Wednesday, 9 January 2013

The Probation's Dilemma

I'm sure many of you are familiar with the Prisoner's Dilemma - perhaps through the scene in one of my favourite films, The Beautiful Mind, when Nash outlines how his college friends can all 'get the girl' through collaborating together. I think today we saw a new iteration, The Probation's Dilemma.

Previously we have discussed problems with the potential outsourcing of prison services, now we've learnt of plans to outsource the probation service. Personally I think this creates a real dilemma.
  1. The first problem is that already there is speculation one of those potentially in the frame for delivery are G4S.  Rather than revisit old ground and boring you, all I will say is: Olympics security delivery, black-listing, and Home Affairs Select Committee.
  2. Second, there is the potential power some of the providers may gain in service delivery, namely, providers of tagging, prisoner transport, prison management and, now possibly, probation services. That's a lot of eggs in one basket and a lot of risk with a very small supply base who could start to have so much power they could hold the MoJ to ransom. 
  3. Third, there's the problem with making Payment by Results work - specifying outcomes and contract management. Yes, Chris Grayling was one of the architects of the DWP Welfare to Work Programme, but to me that should still be treated as prototyping and an opportunity to learn.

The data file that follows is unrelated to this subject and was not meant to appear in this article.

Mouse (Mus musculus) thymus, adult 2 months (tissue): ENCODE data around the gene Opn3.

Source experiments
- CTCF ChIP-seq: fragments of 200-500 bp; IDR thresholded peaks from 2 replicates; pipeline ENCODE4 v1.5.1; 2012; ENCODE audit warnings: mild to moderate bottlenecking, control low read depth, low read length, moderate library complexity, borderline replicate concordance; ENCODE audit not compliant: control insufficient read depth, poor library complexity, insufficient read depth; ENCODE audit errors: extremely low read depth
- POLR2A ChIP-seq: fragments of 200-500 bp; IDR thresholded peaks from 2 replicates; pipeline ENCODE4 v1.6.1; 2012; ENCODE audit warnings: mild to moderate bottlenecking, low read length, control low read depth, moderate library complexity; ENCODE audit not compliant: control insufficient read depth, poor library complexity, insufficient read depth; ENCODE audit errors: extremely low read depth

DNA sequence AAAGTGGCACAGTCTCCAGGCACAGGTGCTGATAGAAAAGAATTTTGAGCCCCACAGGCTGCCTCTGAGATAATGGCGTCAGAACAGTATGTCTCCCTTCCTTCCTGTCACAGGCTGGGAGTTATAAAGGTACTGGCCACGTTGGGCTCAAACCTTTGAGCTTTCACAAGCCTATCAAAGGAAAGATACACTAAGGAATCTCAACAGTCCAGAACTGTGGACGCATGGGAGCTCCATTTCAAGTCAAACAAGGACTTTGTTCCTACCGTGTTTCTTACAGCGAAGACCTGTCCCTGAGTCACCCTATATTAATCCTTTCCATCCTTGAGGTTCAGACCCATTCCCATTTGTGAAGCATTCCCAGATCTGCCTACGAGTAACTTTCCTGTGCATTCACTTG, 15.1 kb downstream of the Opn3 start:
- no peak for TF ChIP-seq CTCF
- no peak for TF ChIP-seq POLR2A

4. Fourth, there's the not insignificant problem of very unhelpful impact the austerity strategy has had on the third sector who have a good track record in supporting ex-offenders. The third sector are frustrated with their perception of the Work Programme and many have suffered considerable pain as a result of the austerity measures; many are struggling to survive and have been forced to make redundancies. It's all very well offering the carrot of £500k to help them prepare to bid but could this just be a little bit too late?  Have we already lost some of their innovation and creativity in service delivery by being 'penny wise and pound foolish' in short-term procurement strategy? If you were a third sector organisation would you have enough confidence that the probability of success will justify the costs of bidding?
  5. Fifth, we have the lethal mix of third sector cashflow and payments by results - will potential third sector providers be able to cross subsidise an unproven government 'good idea'?
  6. Sixth, is the readiness to change - it certainly doesn't look as if those who already work in delivering probation services have welcomed this initiative with a fanfare of endorsement!    
So, as I see it, that's The Probation's Dilemma: the need to blend that difficult mix into a success for all the stakeholders so that they each perceive a 'win' - given questions about the MoJ procurement capability and the risks involved: Beautiful Mind or Beautiful Dream?

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